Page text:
But I didn’t get bored of him. We had a good time together, he seemed like a decent chap, and had that one quality that every girl looks for in a guy- chivalry (guys, take notes. Trust me on this). He even got me cupcakes that survived the flight (You can awww at this one). He is older to me, which meant that he had the maturity that age brought along with it. And that was something I really needed at the moment. He was smart, intelligent, and could carry out a decent conversation.

So we realized, we didn’t really have any reasons to say no. Well, except for the fact that he had a cat and that he lived in a city that I had been conditioned to hate because of its legendary heat and auto-drivers. But I figured, I can’t have everything, right? I need to learn to make compromises. And I was willing to consider it not because I HAD to, but because I WANTED to.

Our families were like hyperactive kids that day, calling us umpteen times during the day to ask ‘how’s it going?’ Imagine this. We’re sitting at a cafĂ© and my phone rings. Acha. I pick up, and he asks me “So how is it going? Do you like him?” What the hell am I supposed to say with him sitting right in from of me?! “Yes Acha, I louuuu him”?? So I politely told Acha to leave me alone and that I will give a detailed report at night. Even then, Amma and Chechi also called in between.

Anyway, he left that same evening. We gave a positive feedback to the folks back home. Positive in the sense, we told them that yes, we liked each other, but would like to speak for a while longer before we take the final call.

So we did that. We spoke for a few more days, weighing the pros and cons. The parents had left it to us kids to make a decision. And so we did. We decided to go ahead and torture each other for the rest of our lives. In my defense, he had already read my profile. So he knew exactly what he was getting into. He can’t complain later, right?

After that, the parents took over. My folks went over to his place to meet them. He had also come down for a couple of days, so my parents got to meet him too. They came back happy and content. I was very particular that the families should also get along well. So it came as a big relief.

And now I come to the actual pennukaanal story (didn’t I warn you that it’s gonna be a looong post). His family hadn’t met me yet, even though everything had pretty much been finalized and tentative dates also fixed. Their original plan was to come to TVM to see me when I went home in June, but due to my grandma’s unexpected demise, that plan got changed. Instead, they came down to Trichur to see me at my aunt’s house. Like I said, I was anything but shy and nervous. Aunty (my future MIL, that is) asked me “Are you nervous, beta?” And I shamelessly replied, “No Aunty, not really. I’ve been looking forward to meeting you all, so I’m more excited than nervous.” I didn’t do that customary serving-chai-with-downcast-eyes thing either. I was just myself. Since I had already spoken to aunty quite many times by then, i was very comfortable being around her. S was there too, and to be honest, it looked more like his pennukaanal than mine, because he seemed quite nervous :P (he’s so gonna kill me when he reads this). He doesn’t talk as much as I do. He takes time to open up.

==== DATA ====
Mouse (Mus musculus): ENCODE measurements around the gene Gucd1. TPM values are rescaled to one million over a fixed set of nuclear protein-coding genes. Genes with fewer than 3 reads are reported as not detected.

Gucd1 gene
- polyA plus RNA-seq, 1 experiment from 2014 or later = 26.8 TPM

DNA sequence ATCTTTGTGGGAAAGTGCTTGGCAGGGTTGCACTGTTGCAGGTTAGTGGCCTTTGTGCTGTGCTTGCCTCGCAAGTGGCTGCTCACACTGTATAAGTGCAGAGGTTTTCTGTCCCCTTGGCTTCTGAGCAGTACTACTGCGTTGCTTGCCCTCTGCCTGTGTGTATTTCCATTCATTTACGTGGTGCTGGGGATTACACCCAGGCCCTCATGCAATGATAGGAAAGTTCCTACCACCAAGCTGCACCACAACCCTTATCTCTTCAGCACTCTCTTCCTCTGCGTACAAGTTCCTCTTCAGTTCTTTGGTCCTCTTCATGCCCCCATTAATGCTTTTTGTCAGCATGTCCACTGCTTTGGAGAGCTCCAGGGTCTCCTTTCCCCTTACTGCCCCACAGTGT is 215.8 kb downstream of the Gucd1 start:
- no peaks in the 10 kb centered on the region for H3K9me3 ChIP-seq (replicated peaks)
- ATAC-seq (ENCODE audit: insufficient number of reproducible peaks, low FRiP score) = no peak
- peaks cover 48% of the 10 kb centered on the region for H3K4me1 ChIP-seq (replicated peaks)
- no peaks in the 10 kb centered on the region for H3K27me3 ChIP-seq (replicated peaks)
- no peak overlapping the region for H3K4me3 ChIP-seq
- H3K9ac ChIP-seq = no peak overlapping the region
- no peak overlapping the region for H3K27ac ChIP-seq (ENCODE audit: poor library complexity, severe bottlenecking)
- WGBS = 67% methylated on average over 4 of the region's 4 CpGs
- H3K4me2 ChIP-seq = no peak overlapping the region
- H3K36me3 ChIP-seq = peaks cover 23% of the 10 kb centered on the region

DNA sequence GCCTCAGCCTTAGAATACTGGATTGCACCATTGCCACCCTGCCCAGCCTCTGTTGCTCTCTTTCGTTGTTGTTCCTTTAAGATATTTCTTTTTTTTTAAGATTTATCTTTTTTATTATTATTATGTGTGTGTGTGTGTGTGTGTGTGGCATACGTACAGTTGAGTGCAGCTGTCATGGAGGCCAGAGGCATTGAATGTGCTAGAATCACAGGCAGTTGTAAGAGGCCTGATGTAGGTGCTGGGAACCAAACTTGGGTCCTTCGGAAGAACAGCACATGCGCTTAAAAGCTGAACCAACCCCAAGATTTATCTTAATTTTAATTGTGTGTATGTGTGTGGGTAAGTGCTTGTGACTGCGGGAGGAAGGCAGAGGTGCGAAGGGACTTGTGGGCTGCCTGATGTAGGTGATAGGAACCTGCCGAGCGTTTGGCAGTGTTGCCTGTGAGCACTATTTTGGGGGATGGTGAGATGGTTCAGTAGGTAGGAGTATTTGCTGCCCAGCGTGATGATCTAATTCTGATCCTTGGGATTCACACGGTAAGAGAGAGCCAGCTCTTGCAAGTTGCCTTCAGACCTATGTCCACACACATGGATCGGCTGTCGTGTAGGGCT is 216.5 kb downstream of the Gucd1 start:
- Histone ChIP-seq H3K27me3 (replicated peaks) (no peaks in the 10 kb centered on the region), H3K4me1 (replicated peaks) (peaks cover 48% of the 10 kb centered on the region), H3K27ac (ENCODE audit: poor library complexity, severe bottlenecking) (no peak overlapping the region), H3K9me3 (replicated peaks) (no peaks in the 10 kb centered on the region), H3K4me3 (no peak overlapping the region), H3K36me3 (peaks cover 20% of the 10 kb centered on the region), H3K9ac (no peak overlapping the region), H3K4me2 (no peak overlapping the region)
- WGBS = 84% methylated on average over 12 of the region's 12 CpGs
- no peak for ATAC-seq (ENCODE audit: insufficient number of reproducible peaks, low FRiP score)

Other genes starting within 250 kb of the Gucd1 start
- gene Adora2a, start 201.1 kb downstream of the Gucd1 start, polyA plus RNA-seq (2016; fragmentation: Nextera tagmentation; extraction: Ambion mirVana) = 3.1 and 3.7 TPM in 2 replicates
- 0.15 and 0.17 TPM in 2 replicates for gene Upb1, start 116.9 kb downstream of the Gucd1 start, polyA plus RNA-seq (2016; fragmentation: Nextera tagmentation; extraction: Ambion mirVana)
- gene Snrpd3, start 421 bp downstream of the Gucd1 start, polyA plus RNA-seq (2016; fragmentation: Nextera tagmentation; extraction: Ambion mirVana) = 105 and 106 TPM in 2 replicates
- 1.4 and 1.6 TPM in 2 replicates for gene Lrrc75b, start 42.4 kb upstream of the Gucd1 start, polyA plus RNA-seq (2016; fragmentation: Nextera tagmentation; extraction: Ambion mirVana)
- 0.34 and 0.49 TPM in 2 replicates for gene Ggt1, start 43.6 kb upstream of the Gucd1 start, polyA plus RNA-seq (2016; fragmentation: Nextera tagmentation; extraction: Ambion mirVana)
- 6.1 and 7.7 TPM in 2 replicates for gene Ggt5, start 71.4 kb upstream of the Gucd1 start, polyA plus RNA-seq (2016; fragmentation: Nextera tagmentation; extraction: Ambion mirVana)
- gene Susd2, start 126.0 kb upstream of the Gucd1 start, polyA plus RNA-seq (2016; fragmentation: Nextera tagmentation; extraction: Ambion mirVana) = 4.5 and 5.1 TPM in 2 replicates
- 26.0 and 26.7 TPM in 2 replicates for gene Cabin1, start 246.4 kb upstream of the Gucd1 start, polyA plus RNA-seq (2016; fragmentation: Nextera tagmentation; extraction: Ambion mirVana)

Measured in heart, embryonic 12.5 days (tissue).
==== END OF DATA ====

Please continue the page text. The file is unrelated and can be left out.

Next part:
So that, my lovelies, is the story of how your dear-damaged-Spiffy found her Grammar Nazi-in-shining-armour. Of how she is learning to be happy without holding back. Of how she decided to let go of her past and look forward to the future. Of how she found the guy who knows all about her hang-ups, but still ‘gets’ her. Of how she is gradually learning to accept that fact that maybe having a cat around the house may not be the worst thing in the world, when the consolation is that the guy is good. Of how she is willing to relocate to a city she doesn’t really like, but is ok with it because the guy is worth it *touchwood touchwood*. Does it sound like a fairy-tale? It’s not, trust me. It’s just the story of an ordinary girl who’s been through perfectly ordinary stuff that everyone goes through in life, and has hopefully finally found one of the cozy nooks of her happy place *fingers crossed. Toes too, for good measure*. Her story is not over yet. A brand new chapter is just starting. Only difference being, she has a co-author now.

She is still shit-scared about commitment and marriage and about ‘settling down’, but so is he, so they’ve decided to freak out about it together.

Wish them luck.

July 30, 2012

Welcome to the world, little one.

It's amazing, how a tiny pair of feet can evoke so much of emotion and awww-ness in me.



This gorgeous pair of feet belong to my dear friend Gopika's six-day old son. :) He was born on 24th July. Soon as I get permission from the brand new parents to post more, I shall put up pics of his gorgeous little face too. I went camera-crazy over the weekend, clicking him at every chance. This one's my favourite of the lot. :)

July 18, 2012

The Rape Capital of the world.

I did a stupid thing today. I made the mistake of thinking that I’m brave enough to watch the Guwahati molestation video that’s up on Youtube.

I’m sure you’ve noticed this, or maybe not- I’ve never really written about any such ‘sensitive’ issues on my blog. Main reason being, I’ve always felt, if I can’t do anything about it, I probably shouldn’t rant about it and blame others for not finding a solution. But also because, with time, I’ve become one of those who thinks “If it hasn’t happened to me, it’s none of my business. Such kind of things only happen to others”. Sad. Shameful. I know.